My Slow and Imminent Death

unnamed-2.jpg

At the risk of this blog sounding extremely melodramatic, motherhood is hitting me like a truck.

A big, fat dump truck with unrelenting 4-wheel-drive.

Motherhood feels like contractions.

The one thing that I tell people the hardest part of labor was, was how relentless the contractions were. They just never seemed to end. I would power through one… try to catch my breath… and then BAM. Another one would come, just as painful, if not more so, than the last.

If you’re about to have a baby, don’t let that be discouraging. Labor is what it is. Women do it all the time and you can do it too.

 

But since Bradley has been born, I have felt this consistent pressure to hold our family together.

I’m putting it on myself, I know, but I feel myself sliding slowly under the weight of the title that is “Mom”.

How the heck do women have more than one child?

And more importantly, how in the heck will I ever feel like a thriving human again?

 

Recently, I have had legitimate anger towards my single or even childless couple friends. Jealousy and anger as they have told me about their upcoming travels (where they don’t have a lap child on their flight or have to worry about checking a stroller) or spontaneous date nights with their husbands where they didn’t have a babysitter to come home to, or how they’re really focusing on stillness and getting a good solid hour, maybe even an hour and a half, in with the Lord every day.

 

This is not what my life looks like.

And I’m mad about it.

Mad that at one time it did and when I was in it, all I was doing was begging to be in the next season – the one with a husband and baby.

 

And yet here I am… mourning my singleness in a way I never expected.

 

Please understand:

My husband and child are the single best things in my life. While I mourn a previous season, I do not wish I was anywhere else but where I currently am. I adore my family. They are my glue.

 

The past two weekends, I have had moments of breaking.

Moments where my husband found me in our daughter’s room, weeping over unfinished laundry and an untidy living room that “I just can’t keep up.”

Moments where I told him that I felt like a dead slave to our family.

Moments where I realized that my entire thought life lately is only consumed with “To-Do lists” and I have no clue how to make it stop or what to delegate.

 

And there’s a big ginormous part of me that thinks… is this just in the job description?

Has this always been the list of duties under “motherhood”? Have women been for centuries feeling the exact same thing I’m feeling and I’m just weak and complaining?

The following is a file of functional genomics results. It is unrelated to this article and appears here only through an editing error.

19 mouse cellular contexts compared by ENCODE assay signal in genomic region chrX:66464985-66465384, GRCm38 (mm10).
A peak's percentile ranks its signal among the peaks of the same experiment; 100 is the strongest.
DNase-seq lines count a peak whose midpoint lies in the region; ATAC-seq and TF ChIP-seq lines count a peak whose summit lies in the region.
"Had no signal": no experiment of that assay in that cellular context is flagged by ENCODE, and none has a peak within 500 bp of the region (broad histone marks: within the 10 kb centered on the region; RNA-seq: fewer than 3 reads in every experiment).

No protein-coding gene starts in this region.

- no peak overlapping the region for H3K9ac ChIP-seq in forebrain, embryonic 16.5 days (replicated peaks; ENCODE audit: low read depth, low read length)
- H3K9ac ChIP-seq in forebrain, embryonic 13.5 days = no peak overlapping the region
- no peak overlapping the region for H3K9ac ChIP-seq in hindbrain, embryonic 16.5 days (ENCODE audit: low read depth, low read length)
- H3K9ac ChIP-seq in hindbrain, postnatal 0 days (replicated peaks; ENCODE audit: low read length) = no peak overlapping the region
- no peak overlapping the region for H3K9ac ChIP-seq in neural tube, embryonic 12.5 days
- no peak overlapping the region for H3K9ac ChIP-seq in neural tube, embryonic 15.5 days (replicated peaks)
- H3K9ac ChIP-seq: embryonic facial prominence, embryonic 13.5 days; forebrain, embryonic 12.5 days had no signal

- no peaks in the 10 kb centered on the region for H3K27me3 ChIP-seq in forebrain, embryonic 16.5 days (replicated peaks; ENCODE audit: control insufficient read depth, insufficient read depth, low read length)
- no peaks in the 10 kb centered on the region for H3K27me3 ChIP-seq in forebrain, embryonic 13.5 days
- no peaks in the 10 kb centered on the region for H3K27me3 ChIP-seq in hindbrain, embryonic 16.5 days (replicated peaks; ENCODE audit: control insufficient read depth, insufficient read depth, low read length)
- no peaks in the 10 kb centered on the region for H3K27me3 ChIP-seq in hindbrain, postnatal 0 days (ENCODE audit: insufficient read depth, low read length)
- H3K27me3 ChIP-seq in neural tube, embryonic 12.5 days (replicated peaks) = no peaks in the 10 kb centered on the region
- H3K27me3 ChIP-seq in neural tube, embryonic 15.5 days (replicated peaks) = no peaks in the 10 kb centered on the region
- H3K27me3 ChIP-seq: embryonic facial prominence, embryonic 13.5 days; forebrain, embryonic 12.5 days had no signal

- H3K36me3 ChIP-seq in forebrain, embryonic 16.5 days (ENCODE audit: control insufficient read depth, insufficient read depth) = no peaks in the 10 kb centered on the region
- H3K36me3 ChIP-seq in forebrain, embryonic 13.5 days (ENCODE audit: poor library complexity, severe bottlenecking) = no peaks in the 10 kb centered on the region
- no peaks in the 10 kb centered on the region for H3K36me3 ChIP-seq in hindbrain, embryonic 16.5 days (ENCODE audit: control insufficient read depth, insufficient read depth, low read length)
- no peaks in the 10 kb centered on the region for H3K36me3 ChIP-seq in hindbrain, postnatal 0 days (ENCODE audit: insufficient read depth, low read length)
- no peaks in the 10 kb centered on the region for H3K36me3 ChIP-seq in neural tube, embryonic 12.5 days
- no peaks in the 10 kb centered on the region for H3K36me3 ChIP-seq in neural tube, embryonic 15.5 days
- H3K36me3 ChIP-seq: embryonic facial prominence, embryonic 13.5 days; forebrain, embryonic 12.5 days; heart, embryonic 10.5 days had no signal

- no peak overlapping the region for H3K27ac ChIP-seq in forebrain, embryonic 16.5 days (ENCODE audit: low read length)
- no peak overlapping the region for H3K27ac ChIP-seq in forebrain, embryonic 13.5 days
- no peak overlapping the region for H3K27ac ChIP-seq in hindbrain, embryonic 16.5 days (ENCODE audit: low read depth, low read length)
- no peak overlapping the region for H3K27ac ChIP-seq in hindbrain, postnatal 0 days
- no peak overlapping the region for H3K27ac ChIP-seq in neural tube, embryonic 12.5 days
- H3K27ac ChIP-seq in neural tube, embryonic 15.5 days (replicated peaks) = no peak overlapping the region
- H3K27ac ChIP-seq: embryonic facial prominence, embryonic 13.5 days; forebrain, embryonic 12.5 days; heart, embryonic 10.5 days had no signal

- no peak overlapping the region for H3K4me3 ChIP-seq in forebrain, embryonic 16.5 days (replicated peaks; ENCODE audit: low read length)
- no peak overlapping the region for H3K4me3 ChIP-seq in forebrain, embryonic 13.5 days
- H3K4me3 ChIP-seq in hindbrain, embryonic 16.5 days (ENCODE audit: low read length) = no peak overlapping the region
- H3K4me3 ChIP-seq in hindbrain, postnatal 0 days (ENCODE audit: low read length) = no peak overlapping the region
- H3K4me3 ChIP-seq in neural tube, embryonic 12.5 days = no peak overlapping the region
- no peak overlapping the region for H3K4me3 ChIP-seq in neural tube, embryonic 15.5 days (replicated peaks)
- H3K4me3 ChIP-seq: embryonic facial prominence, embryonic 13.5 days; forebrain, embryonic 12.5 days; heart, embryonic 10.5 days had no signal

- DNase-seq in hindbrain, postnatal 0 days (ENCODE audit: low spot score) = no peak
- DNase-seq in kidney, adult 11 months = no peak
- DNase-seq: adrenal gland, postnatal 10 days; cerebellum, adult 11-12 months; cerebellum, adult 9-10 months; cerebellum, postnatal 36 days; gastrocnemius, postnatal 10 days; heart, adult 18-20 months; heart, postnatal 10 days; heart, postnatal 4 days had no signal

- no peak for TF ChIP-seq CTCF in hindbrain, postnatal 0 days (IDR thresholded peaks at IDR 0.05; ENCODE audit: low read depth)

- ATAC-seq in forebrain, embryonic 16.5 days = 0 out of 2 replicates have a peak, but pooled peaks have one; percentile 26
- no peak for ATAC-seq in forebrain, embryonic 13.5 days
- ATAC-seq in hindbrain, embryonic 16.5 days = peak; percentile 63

Motherhood is hard. Not in the ways you expect it. But in the ways that you have to choose if you want to clean your kitchen, shower, lesson plan, grade projects, pump your child a bottle, do laundry, sleep or spend time with the Lord.

And you can only choose one in the time you have.

And sleep often wins.

 

You have no idea what it is to die to yourself until you have a child.

You don’t.

Not really.

Every selfish inkling in you must disappear in order for that child to live and thrive.

 

You acknowledge your exhaustion and want to sleep in? It doesn’t matter.

Because your 5 month old loves to wake up at 6:00 am, ready for the day, even on Saturdays.

So your options are:

1) Ignore her, her voice becoming a shrill cry, as you try to get a few more minutes.

or

2) Die to every ounce of exhaustion in your body, lug yourself out of bed, and feel your heart burst into a million pieces as you say “GOOD MORNING!” to her and she grins so big you think her face might break.

 

Time after time, as parents, we have to choose option number 2. Yet many times… that option doesn’t always come with the heart-splosion moment.

Many times, the option to leave an outing with friends early because your child is tired beyond her limit and just wants her bed, means that you get to deal with the cries and screaming as you change her into her PJs to finally get her settled, all the while wishing you were still back hanging out with your friends.

 

There is no face-breaking grin.

 

There is no “thank you, mom. I love you so much.”

 

There is no flash forward showing you your eternal reward or how by choosing your daughter over your social life in that moment, she will learn her worth and value.

 

All of me feels even more dead than ever before. Making the constant decision to choose her again and again and again… watching my selfishness wither and die in often the most painful ways.

 

I wish I could say every choice was easy.

 

I wish I could say that dying to myself has been a walk in the park.

 

Maybe I’m way more selfish than I ever realized.

 

But also, maybe we all have to go through this at some point to look even more like the selfless, ever-compassionate Savior who is more patient than we deserve.

 

“No one has shown greater love than this; than when he laid down his life for his friend.” – John 15:13

What about than when He laid down His life for his children?

 

And maybe my flesh, fighting against its slow and imminent death, is making way for a greater more glorious version of me on the other side.

unnamed-1.jpg

Side note:
Hug your parents

Advertisements